The SABC’s head office in Johannesburg.
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Driving past a hospital synonymous with administering pain killers to every patient, despite their illness, I was taken aback that my kids would dread going there when sick.
Interestingly, the same healthcare centre has not been in the news for a long time, unlike the public broadcaster.
This shows you how the healthcare centre takes its credibility, image and reputation seriously.
However, the same cannot be said about the SABC. From being labelled Faulty Towers to His Masters’ Voice, the SABC should now work on a turnaround strategy to restore public trust.
With the country now waiting for the release of the final report on the SABC board’s fitness to hold office by Parliament’s ad hoc committee – as well as the Western Cape High Court’s decision to dismiss the public broadcaster’s application for leave to appeal against an order that Hlaudi Motsoeneng shouldn’t occupy any position within its ranks – it’s time to restore the credibility, image and reputation of the institution.
The judgment also stated that the SABC board failed to uphold the Constitution and ignored findings by the Public Protector that Motsoeneng had lied about his qualifications and awarded himself irregular salary hikes.
It is mind-boggling how many times the SABC wants to study the same judgment.
Undoubtedly, Motsoeneng has caused irreparable harm to the broadcaster with some of the sordid details laid bare at the inquiry.
He has pitted colleagues against colleagues, as some unprincipled employees turned against their colleagues in defence of the man who wreaked havoc.
Although the ad hoc committee did a sterling job under the chairpersonship of Vincent Smith, its mandate was limited.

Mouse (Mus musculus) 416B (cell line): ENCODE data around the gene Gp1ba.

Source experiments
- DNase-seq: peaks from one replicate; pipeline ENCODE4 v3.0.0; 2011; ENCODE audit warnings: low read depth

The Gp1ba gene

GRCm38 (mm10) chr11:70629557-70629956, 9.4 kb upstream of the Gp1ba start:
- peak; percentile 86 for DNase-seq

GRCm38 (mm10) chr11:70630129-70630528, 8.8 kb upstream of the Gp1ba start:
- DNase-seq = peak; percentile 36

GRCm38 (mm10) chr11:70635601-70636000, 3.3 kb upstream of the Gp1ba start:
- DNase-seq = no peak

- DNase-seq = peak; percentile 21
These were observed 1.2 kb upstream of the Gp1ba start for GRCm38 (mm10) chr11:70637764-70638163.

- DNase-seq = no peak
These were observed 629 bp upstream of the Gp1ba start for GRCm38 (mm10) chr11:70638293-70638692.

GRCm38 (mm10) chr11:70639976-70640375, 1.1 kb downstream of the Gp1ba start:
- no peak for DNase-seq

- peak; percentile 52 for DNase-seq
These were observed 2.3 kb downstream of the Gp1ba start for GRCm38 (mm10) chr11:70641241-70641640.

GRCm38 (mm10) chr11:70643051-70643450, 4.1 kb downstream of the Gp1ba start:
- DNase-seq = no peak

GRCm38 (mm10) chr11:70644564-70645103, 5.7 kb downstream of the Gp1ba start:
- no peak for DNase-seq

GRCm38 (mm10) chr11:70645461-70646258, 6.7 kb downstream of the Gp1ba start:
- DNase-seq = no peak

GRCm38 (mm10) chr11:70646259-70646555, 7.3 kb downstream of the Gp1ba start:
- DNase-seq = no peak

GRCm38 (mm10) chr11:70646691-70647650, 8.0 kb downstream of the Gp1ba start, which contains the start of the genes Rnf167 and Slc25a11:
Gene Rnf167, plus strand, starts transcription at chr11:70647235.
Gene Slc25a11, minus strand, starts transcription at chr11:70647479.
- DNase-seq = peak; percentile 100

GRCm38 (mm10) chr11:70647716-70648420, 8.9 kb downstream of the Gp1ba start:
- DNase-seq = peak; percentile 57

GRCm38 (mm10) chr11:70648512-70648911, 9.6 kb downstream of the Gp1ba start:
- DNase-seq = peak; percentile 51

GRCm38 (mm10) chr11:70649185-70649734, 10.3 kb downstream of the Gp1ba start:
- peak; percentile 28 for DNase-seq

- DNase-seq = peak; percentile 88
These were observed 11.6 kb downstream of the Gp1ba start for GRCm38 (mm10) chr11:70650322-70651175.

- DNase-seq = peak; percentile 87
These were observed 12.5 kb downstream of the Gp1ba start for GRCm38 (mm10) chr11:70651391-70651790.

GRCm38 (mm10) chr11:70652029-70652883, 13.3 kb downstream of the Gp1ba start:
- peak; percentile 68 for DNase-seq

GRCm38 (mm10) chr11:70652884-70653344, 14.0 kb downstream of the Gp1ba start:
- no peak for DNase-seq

Suffice to say, it was impressive how open and transparent the process was.
The role played by different political parties in their quest to restore the public trust is commendable.
We are proud of your tireless efforts, despite some hiccups towards the end of the process with the walkout by the main opposition.
This was democracy in action. We are indebted to you for laying the foundation to restore public trust in the national broadcaster.
The recommendations will go a long way in ensuring that those who turned the SABC into their own fiefdom pay a heavy price.
With Motsoeneng now out in the cold, those who continue with delaying tactics should remember that the SABC is not theirs to ruin, but to run effectively and efficiently, as they were entrusted to do so by Parliament on behalf of the public.
They should stop with their theatrics of turning the broadcaster into a soap opera or tragicomedy.
Never in the history of the SABC has the image of the public broadcaster been so soiled by one man who’s not even an elected representative.
Sadly, he did it all under the watch of all of us, those with power and influence and those who are mere spectators.
The sooner the interim board is appointed to put processes in place to restore the country’s pride, the better.
The new board and executive should maintain and protect the SABC’s brand. It cannot be that the public broadcaster has a soiled image.
We should jealously guard “Brand SABC” from being eroded like we strive to do with Brand South Africa.
Interested parties such as the Media Monitoring Project Benefit Trust, the SOS Support Public Broadcasting Coalition and the Freedom of Expression Institute, including all South Africans, should be vigilant that we protect this proudly South African entity and ensure that those who are hellbent on destroying it are kept away.
The sooner the current crop of executives at the SABC admits that running to the courts to defend Motsoeneng is just a waste of time and taxpayers’ money, the better. They must foot his legal bill from their own pockets because the financial status of the broadcaster is unhealthy.
We will always be indebted to the Public Protector’s report, When Governance and Ethics Fail, the courts that the SABC sought refuge from, but which always dismissed its flawed cases, and the Independent Communications Authority of SA for being resolute in their respective mandates.
With the world now hit with the wave of fake news, the public broadcaster cannot be associated with Motsoeneng’s “good news” stories.
South Africa deserves better.
Sepotokele is a journalist, communication strategist and a media trainer
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